Watching the World Slip Away
I am holding the hand of a small child in a yellow raincoat and orange bib overalls. His little boots have long ago filled with water. His hair is damp and smells of salt. And I am staring at my boots and thinking of what it could possibly mean to this child, to live on a planet whose life-supporting mechanisms have frayed and fallen apart.
He sucks in his breath. “Hey! Guys! Come close and look. Come close and look.” Under a blade of rainbow kelp, he has found the red, orange-spiked, gooey sea animal called the California sea cucumber, Parastichopus californicus. How beautiful it is, and how beautiful is the human impulse to be astonished.
But there’s this: Yesterday, on a beach only two miles from this one, sea cucumbers by the hundreds washed up, dead. I’d never seen anything like that before. Gloriously colored animals sagging under the sudden weight of the world, they rolled in with the tidal detritus, tangled in seaweed and slime.
What does this mean for our children, yours and mine, this dying? Can children thrive in a world where other species are vanishing as they watch? I just don’t know. And what does it mean for us, the parents and grandparents who desperately love these children?
Do read the whole thing; it’s beautifully written. And click through for links to two other recent pieces by Kathleen.
Here’s a site I didn’t know about that will now become a regular stop on my virtual ramblings, from the Center for Humans and Nature. Lots of wonderful contributors; in May, Kathleen offered up a long, compelling piece on recognizing the rights of nature. A teaser:
. . . I’m not used to animals using me and showing me this complete disregard. Before the day is out, a booby will walk right over my feet and never even care. In the Galapagos National Park of Ecuador, the animals are free to do as they please. I have to follow strict rules for their benefit or be banished, while their rights to enjoy life and liberty, and to pursue happiness in their own lunatic ways are absolute. I’ve always wondered what it would be like to live in a world that was flipped on its head—if our species had no rights, while other species had the right to walk all over us without regard or consequence. Now I know. It makes me strangely happy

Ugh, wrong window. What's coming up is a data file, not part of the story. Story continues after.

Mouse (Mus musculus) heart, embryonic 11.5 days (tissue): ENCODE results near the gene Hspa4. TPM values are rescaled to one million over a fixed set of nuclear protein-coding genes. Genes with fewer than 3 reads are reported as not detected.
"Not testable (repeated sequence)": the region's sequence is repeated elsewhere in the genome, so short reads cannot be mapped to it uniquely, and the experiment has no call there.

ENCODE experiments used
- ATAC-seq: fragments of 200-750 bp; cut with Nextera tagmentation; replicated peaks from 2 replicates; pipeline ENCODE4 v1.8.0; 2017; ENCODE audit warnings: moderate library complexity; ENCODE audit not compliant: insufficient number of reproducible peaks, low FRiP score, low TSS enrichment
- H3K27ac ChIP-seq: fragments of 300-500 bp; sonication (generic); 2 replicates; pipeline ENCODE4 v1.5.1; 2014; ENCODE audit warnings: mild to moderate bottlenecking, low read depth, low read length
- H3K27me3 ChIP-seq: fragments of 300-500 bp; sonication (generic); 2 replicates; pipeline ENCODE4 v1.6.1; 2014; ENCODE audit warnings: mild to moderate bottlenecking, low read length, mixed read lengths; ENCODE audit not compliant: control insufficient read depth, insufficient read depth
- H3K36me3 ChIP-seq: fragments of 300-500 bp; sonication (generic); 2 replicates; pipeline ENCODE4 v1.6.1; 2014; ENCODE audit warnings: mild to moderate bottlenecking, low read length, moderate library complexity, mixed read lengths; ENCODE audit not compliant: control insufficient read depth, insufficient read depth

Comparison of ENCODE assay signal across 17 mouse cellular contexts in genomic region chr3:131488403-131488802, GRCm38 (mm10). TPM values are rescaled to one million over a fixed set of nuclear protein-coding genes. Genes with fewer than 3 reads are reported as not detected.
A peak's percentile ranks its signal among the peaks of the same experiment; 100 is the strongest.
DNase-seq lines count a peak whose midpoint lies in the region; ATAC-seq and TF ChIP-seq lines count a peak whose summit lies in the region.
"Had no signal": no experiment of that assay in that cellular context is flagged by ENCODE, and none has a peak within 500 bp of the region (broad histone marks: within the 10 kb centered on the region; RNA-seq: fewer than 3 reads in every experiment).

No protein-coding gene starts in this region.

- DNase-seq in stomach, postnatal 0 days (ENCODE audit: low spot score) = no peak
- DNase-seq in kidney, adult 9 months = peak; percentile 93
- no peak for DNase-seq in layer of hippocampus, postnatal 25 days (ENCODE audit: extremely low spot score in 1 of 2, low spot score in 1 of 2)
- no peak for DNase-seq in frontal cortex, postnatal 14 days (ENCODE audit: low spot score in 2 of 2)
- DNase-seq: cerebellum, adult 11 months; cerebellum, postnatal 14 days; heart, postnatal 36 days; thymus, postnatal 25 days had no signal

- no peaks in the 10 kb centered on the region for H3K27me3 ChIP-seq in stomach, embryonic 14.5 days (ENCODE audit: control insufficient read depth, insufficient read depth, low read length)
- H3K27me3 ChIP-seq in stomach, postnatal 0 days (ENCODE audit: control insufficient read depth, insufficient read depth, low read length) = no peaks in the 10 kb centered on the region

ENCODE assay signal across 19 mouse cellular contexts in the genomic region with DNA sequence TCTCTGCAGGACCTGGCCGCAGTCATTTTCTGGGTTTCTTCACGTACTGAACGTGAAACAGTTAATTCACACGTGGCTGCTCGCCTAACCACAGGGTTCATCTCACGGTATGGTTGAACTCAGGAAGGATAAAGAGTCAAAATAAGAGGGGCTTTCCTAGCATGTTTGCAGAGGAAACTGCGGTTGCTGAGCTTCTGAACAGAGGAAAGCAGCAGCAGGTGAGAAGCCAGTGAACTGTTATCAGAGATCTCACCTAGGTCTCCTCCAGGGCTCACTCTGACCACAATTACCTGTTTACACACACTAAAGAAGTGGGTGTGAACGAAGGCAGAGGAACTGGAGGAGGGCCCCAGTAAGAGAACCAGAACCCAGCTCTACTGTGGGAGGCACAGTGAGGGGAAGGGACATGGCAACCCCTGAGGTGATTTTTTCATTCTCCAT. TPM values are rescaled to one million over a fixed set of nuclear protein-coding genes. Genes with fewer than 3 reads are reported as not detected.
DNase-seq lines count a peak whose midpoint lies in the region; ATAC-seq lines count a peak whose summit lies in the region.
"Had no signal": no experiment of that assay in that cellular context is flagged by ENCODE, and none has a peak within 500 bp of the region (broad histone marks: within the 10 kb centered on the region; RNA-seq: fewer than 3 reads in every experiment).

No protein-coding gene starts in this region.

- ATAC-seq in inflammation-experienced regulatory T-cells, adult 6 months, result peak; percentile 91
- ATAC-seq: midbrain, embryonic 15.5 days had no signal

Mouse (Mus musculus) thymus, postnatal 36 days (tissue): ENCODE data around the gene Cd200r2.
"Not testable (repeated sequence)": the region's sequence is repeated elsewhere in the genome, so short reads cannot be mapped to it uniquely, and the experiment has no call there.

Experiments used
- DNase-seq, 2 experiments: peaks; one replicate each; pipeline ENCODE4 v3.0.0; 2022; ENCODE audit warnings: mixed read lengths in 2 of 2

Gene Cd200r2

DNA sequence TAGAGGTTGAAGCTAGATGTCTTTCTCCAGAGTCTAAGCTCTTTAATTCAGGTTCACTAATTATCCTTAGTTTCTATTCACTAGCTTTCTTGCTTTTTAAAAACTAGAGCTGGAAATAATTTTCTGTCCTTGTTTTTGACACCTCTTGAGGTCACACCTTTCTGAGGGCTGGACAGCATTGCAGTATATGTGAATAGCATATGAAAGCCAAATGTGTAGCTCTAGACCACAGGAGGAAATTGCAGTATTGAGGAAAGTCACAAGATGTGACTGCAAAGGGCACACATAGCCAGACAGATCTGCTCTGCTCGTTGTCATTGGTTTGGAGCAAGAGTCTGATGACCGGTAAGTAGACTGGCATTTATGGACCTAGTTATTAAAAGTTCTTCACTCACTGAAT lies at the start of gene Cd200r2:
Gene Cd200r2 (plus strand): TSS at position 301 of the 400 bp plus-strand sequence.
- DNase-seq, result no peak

And in the current issue of Orion, sleepless during a hot Alaskan night, she ponders the seemingly relentless progression of global warming, and begins to see how we might yet turn it aside, with a heartening insight she dubs The Rules of the River.
When there are so many obstacles and islands that a channel can no longer carry all its water and sediment, it crosses a stability threshold and the current carves a different direction. The change is usually sudden, often dramatic, the hydrologist said, a process called avulsion.
On the Toklat that night, the physics of the river played out right in front of me. A chunk of dirt and roots toppled from the bank, tumbled past me, and jammed against a mid-river stone. The current, dividing itself around the rootball, wrinkled sideways and turned upstream. It curled into pocket-eddies behind the roots. Even as I watched, the pockets filled with gravel and sand. A willow could grow there, and its roots could divide and slow the river further, gathering more gravel, creating a place where new life could take root
And she realizes:
. . . we don’t have to stop the river. Our work and the work of every person who loves this world—this one—is to make one small deflection in complacency, a small obstruction to profits, a blockage to business-as-usual, then another, and another, to change the energy of the flood. As it swirls around these snags and subversions, the current will slow, lose power, eddy in new directions, and create new systems and structures that change its course forever. On these small islands, new ideas will grow, creating thickets of living things and life-ways we haven’t yet imagined